science + technology news

Universe Measured: We’re 156 Billion Light-years Wide!

May 25, 2004

The universe is at least 156 billion light-years wide.

The calculation is based on the calculations that the universe is about 13.7 billion years old. So one might assume that the diameter of the universe is 27.4 billion light-years wide. But the universe has been expanding ever since the beginning of time, bringing the estimated diameter to 156 billion light-years.

Malformed Proteins Found in Sheep Muscle

May 24, 2004

Prions have been found in sheep muscle, scientists announced Saturday — the first time they have been discovered in animal flesh that many humans normally eat.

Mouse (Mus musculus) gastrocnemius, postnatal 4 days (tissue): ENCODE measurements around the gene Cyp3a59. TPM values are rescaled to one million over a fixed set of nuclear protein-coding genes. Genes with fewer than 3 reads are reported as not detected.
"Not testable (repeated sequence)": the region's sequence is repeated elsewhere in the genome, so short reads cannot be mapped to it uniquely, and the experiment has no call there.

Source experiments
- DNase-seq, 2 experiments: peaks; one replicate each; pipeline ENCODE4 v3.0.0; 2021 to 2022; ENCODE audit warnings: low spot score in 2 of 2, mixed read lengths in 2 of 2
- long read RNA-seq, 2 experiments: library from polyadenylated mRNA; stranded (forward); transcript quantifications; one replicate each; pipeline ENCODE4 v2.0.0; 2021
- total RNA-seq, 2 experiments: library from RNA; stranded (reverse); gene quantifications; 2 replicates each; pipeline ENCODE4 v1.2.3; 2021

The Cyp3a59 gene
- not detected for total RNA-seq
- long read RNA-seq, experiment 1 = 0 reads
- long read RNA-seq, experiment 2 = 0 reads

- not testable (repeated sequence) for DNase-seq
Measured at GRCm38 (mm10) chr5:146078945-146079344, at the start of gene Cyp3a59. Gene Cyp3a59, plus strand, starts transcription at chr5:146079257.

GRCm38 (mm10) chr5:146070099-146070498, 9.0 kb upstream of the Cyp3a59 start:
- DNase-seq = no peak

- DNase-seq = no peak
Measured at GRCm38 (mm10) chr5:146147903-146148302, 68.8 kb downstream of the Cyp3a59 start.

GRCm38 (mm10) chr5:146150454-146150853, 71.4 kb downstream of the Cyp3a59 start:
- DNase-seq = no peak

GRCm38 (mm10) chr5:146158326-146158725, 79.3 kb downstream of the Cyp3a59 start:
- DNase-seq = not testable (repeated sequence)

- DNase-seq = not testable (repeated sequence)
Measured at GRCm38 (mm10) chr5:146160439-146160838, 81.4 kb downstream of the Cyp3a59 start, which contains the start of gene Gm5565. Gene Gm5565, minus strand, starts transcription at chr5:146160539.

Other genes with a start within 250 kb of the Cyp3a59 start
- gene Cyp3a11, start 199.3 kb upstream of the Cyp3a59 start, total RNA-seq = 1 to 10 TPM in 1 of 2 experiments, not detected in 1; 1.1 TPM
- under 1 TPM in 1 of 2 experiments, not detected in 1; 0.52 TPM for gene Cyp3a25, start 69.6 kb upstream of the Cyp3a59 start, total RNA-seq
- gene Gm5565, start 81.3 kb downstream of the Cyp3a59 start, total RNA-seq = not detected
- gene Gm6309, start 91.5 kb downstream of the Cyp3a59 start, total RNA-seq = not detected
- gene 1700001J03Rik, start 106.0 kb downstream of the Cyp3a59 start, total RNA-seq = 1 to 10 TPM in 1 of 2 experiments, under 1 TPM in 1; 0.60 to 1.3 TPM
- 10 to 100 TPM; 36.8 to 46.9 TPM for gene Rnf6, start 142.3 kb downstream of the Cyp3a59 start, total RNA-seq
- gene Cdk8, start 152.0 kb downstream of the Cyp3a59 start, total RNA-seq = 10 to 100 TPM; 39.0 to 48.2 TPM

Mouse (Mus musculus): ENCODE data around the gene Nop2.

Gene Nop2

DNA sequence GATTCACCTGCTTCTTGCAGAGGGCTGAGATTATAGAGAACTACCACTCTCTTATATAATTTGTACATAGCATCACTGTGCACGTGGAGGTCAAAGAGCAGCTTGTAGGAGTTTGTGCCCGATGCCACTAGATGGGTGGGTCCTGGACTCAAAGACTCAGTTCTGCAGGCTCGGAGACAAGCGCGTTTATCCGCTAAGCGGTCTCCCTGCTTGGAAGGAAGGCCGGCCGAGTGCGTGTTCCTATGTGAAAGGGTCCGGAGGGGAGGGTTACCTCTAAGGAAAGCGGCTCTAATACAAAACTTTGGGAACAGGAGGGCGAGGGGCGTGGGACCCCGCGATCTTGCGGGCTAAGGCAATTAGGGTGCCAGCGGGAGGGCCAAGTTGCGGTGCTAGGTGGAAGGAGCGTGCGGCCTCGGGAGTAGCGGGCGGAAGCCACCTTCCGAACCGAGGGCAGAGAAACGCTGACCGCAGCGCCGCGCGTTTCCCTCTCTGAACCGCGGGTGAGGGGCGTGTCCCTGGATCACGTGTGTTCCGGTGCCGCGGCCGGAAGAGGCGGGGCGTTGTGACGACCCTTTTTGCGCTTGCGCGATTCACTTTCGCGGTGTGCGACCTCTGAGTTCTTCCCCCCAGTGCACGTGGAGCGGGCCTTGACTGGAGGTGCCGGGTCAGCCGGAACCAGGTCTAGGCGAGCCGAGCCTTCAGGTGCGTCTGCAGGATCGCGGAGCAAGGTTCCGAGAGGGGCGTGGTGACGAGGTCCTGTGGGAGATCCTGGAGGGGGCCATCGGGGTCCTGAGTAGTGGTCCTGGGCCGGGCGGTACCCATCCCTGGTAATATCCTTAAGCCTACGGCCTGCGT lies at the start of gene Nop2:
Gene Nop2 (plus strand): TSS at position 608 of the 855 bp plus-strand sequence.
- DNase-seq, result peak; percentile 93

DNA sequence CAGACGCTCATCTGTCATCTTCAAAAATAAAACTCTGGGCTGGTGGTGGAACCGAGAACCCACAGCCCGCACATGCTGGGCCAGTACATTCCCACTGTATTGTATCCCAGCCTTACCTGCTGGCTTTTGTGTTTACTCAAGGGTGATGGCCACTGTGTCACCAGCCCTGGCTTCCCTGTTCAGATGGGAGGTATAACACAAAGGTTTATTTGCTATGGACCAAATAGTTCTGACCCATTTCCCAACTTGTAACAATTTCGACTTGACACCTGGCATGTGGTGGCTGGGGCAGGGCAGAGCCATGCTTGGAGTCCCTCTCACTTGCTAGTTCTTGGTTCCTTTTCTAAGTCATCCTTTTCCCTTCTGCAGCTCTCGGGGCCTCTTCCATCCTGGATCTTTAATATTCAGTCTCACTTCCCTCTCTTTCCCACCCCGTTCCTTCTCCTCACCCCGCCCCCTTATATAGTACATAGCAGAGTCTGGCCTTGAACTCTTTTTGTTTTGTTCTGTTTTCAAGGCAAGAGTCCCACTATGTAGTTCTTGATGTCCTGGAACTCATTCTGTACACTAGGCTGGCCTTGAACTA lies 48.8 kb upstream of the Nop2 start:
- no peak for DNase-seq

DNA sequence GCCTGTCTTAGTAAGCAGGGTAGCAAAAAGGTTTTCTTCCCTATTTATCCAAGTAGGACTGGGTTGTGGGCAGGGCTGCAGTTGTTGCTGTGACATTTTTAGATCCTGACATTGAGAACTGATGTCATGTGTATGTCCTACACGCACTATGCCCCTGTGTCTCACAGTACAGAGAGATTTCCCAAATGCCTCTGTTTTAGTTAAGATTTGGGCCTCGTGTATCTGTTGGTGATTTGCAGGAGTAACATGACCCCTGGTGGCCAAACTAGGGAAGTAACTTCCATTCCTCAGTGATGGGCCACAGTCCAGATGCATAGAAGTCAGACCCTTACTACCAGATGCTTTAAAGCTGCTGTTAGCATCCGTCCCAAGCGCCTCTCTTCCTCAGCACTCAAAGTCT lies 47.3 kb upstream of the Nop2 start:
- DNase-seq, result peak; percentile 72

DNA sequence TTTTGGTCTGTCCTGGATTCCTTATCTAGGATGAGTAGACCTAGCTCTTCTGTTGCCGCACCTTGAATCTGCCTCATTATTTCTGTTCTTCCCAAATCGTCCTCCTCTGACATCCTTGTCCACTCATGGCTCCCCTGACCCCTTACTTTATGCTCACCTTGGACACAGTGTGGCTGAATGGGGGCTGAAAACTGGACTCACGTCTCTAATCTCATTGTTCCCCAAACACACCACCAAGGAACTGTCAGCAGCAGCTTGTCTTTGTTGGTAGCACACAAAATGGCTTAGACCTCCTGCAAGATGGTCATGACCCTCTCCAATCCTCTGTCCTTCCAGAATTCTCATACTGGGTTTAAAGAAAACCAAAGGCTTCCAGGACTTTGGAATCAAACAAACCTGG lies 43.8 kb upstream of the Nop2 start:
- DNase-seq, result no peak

The animals were infected with scrapie, a prion disease that is not the same as bovine spongiform encephalopathy. Scientists believe that mutated scrapie prions may have caused the British epidemic of mad cow disease of the 1980′s, but no case of scrapie transmitted… read more

Doctors Put Hope in Thin Wires for a Life in Epilepsy’s Clutches

May 24, 2004

Deep-brain stimulators (“pacemakers for the brain”) are at the forefront of research by neuroscientists seeking to treat a variety of difficult conditions such as epilepsy, Parkinson’s disease and other types of tremors and movement disorders.

Conditions may eventually include depression, obsessive compulsive disorder and Tourette’s syndrome.

The devices inhibit syncronized nerve impulses in parts of the brain that are too active.

In the Era of Cheap DVD’s, Anyone Can Be a Producer

May 21, 2004